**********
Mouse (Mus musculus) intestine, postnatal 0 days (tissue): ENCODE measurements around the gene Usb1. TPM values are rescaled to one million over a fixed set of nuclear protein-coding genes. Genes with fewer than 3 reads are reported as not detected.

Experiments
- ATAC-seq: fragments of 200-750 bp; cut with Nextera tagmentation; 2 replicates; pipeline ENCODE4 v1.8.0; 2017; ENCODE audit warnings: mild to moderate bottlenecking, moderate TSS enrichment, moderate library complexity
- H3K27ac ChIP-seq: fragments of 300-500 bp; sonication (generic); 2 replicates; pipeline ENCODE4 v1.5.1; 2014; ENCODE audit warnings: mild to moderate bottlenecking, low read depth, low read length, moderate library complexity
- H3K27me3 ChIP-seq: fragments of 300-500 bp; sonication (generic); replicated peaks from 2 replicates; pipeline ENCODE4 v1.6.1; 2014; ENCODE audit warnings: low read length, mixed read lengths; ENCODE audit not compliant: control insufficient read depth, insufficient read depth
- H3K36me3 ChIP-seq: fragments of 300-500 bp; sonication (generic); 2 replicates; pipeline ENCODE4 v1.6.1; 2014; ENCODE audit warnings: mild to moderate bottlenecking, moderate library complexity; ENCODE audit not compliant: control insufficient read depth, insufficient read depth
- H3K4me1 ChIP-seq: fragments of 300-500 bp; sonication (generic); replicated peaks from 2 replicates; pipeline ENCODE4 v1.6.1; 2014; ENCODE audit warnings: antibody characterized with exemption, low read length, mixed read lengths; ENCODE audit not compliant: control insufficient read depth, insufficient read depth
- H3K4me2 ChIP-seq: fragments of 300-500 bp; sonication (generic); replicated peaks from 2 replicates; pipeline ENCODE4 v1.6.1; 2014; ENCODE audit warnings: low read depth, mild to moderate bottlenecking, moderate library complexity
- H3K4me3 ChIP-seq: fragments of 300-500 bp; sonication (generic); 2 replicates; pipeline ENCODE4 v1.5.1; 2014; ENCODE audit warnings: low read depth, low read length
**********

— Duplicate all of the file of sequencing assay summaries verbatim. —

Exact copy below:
Mouse (Mus musculus) intestine, postnatal 0 days (tissue): ENCODE measurements around the gene Usb1. TPM values are rescaled to one million over a fixed set of nuclear protein-coding genes. Genes with fewer than 3 reads are reported as not detected.

Experiments
- ATAC-seq: fragments of 200-750 bp; cut with Nextera tagmentation; 2 replicates; pipeline ENCODE4 v1.8.0; 2017; ENCODE audit warnings: mild to moderate bottlenecking, moderate TSS enrichment, moderate library complexity
- H3K27ac ChIP-seq: fragments of 300-500 bp; sonication (generic); 2 replicates; pipeline ENCODE4 v1.5.1; 2014; ENCODE audit warnings: mild to moderate bottlenecking, low read depth, low read length, moderate library complexity
- H3K27me3 ChIP-seq: fragments of 300-500 bp; sonication (generic); replicated peaks from 2 replicates; pipeline ENCODE4 v1.6.1; 2014; ENCODE audit warnings: low read length, mixed read lengths; ENCODE audit not compliant: control insufficient read depth, insufficient read depth
- H3K36me3 ChIP-seq: fragments of 300-500 bp; sonication (generic); 2 replicates; pipeline ENCODE4 v1.6.1; 2014; ENCODE audit warnings: mild to moderate bottlenecking, moderate library complexity; ENCODE audit not compliant: control insufficient read depth, insufficient read depth
- H3K4me1 ChIP-seq: fragments of 300-500 bp; sonication (generic); replicated peaks from 2 replicates; pipeline ENCODE4 v1.6.1; 2014; ENCODE audit warnings: antibody characterized with exemption, low read length, mixed read lengths; ENCODE audit not compliant: control insufficient read depth, insufficient read depth
- H3K4me2 ChIP-seq: fragments of 300-500 bp; sonication (generic); replicated peaks from 2 replicates; pipeline ENCODE4 v1.6.1; 2014; ENCODE audit warnings: low read depth, mild to moderate bottlenecking, moderate library complexity
- H3K4me3 ChIP-seq: fragments of 300-500 bp; sonication (generic); 2 replicates; pipeline ENCODE4 v1.5.1; 2014; ENCODE audit warnings: low read depth, low read length